Wheel-Off in Key Biscayne
On Monday morning, two joggers were hit by one of two tires that broke free from a rear trailer axle of a passing tractor-trailer, while running on a path along the Rickenbacker Causeway in Key Biscayne, Florida.
Stephanie Hilzinger was hit from behind and knocked unconscious by the rogue tire. She is hospitalized in critical (but stable) condition. The other free tire rolled into a parking lot.
A Freak Accident?
While generally called a ‘freak accident,’ wheel-offs are not that uncommon.
Wheel-offs can result from the loss of the duals when the axle spindle nut becomes loose, or when the lug nuts loosen and the tires have nothing to keep them in place.
There are a myriad of situations that can lead to wheel-offs:
Constantly run up and over curbs, fire hydrants, scrub the tires, run fast and hard through deep potholes or uneven rail-crossings. They leave their marks in the parking lot by making tight turns and dragging the trailer wheels. In short, they are abusive to the equipment and were never properly trained on how to treat the equipment or are indifferent and simply don’t care. All those stresses and strains start to add up and take their toll over time.
If you start to notice tire wear from axles knocked out of alignment, tire failures from running into things or unusual damage, it might be time to start asking some questions and check to see if you have a one-man, rapid-depreciation program that you are not aware of . . .
Bad drivers allow dirt and grime to build up on the wheels — leading to corrosion — and potential loose lug nuts. Bad drivers don’t take the time to properly inspect their equipment or may not even know how to do an inspection.
But not every wheel-off is due to a bad driver . . .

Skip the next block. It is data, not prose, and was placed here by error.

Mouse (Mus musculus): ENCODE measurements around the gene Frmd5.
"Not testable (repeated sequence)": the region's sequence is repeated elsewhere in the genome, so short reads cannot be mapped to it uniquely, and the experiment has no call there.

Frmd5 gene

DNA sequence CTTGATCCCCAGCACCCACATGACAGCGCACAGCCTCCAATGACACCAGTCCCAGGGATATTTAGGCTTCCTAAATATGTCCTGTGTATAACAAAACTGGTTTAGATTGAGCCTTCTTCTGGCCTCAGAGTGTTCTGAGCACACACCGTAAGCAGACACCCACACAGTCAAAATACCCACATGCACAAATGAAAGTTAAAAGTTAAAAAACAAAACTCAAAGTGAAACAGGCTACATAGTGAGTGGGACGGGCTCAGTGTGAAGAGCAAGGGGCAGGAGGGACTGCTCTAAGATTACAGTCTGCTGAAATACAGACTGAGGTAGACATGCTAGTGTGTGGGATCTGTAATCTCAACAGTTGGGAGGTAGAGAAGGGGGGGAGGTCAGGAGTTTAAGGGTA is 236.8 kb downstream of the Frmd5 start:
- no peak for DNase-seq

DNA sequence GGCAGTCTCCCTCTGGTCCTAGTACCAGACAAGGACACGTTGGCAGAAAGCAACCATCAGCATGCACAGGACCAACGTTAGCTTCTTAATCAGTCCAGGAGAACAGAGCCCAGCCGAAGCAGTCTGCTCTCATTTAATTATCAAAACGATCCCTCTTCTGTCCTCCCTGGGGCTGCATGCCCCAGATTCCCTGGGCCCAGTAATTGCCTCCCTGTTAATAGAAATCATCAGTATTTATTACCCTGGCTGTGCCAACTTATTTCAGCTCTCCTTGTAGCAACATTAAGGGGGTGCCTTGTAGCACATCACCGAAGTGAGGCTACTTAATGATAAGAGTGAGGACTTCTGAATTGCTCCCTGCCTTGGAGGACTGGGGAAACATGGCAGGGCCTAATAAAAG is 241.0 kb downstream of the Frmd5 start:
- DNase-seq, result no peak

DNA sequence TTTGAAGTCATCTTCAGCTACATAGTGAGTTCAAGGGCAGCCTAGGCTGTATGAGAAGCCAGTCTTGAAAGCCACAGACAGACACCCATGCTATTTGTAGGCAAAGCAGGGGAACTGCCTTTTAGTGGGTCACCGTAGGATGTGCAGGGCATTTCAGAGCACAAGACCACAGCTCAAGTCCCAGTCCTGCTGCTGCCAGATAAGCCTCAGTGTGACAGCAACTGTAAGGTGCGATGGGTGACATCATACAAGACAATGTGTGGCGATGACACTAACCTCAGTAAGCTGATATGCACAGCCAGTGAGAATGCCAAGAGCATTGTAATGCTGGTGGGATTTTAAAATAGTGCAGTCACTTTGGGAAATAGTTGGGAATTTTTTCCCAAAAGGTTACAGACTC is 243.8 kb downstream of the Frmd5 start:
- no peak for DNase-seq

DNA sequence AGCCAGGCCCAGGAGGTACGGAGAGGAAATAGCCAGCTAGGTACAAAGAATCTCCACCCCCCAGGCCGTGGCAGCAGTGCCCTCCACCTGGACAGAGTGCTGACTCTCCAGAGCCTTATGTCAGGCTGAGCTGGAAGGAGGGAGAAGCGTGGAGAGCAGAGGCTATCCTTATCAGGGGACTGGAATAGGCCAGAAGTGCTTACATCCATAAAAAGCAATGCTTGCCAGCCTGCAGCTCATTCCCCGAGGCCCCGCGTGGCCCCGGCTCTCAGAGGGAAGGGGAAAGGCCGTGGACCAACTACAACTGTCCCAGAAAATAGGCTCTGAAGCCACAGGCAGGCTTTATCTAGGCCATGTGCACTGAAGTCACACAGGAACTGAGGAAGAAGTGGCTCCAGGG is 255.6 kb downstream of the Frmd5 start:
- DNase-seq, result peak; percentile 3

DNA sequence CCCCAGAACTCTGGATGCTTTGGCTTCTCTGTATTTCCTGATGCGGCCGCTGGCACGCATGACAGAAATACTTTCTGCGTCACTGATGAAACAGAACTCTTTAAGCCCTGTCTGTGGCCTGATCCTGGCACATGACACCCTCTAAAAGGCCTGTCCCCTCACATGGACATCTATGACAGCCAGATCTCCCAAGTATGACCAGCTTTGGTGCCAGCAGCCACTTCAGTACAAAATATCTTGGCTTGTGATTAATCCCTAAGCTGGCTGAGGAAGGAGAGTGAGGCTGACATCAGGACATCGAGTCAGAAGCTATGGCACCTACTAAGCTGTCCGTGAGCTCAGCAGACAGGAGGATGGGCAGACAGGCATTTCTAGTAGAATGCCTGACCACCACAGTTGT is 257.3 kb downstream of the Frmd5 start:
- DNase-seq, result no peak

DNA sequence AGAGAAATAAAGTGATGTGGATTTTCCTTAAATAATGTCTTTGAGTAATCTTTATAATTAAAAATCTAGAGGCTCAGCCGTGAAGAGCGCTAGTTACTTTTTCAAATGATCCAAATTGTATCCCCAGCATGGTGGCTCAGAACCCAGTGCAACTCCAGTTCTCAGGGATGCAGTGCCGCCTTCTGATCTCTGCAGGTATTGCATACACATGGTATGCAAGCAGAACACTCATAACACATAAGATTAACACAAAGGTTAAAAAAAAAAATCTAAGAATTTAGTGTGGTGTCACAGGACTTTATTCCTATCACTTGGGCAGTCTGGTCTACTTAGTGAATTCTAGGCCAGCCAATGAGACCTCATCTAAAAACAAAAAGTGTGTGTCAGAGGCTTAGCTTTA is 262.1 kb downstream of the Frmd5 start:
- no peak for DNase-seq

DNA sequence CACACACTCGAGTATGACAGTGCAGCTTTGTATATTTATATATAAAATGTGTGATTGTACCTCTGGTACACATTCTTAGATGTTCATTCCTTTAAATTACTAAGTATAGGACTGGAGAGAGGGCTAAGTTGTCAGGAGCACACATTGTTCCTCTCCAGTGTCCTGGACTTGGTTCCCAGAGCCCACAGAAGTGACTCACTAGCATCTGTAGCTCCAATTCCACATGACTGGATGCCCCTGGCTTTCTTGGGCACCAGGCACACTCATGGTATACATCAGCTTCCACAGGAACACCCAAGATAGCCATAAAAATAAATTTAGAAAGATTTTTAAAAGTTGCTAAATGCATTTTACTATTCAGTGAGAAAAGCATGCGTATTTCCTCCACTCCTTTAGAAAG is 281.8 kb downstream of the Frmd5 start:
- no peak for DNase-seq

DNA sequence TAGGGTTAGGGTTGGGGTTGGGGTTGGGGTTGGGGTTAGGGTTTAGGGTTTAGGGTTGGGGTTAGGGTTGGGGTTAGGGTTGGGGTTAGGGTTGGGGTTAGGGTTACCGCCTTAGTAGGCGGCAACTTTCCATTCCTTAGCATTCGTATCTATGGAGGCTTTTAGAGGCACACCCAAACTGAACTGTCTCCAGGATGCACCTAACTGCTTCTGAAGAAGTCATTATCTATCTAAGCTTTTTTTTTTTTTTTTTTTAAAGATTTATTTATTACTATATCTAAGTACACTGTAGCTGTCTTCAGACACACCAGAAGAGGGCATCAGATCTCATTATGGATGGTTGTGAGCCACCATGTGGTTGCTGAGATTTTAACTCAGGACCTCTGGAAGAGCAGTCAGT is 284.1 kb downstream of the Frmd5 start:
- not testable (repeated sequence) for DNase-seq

I grew up around trucks and wheels. Things are a lot easier now then “back in the day” when all mechanics had were hand tools and a lot of grit. I’m still amazed —looking back, how my father, not a big man, could, rain or shine, repair a tire or dress the wheel bearings out in the middle of a gravel yard.
All I will say on the subject of mechanics is that there is a proper procedure to be followed in the inspection and repair of wheels. If you are not sure about what you are doing, have your work checked out by someone who has the knowledge and experience.
“Parts are parts,” the old saying goes. But it’s not true when it comes to wheels. Only use good, quality parts. Be cautious of ‘super deals’ or cheap knock-offs. Don’t hand your reputation over to an inferior supplier . . .
Train Indoctrinate Your Drivers
Your safety culture is your primary defense against wheel-off risk.
Drivers and mechanics need to know how to do good inspections of the tires, wheels, suspension, and brakes.
Here is a basic wheel inspection:
Grab each lug nut and give it a hard twist to check for looseness.
- Check for looseness as indicated by rust streaks or shiny metal.
- Look for oxidation on aluminum rims.
- There should be no missing lugs or missing studs.
- Look for any cracks or breaks at the lug holes or any other part of a rim
or cast spokes.
- Check for evidence of slippage of wheel assembly on cast spoke hub.
- Note if any stud holes are elongated.
- Check if any wheel nut, stud, or clamp is loose, or if there is rust or corrosion
indicating possible looseness.
- Check if any wheel, nut, stud, or clamp is broken or missing.
- If equipped, check if there is an improper spacer installed between dual wheels.
This needs to be done on a daily basis.
Let’s prevent wheel-offs.
Thank you for reading this.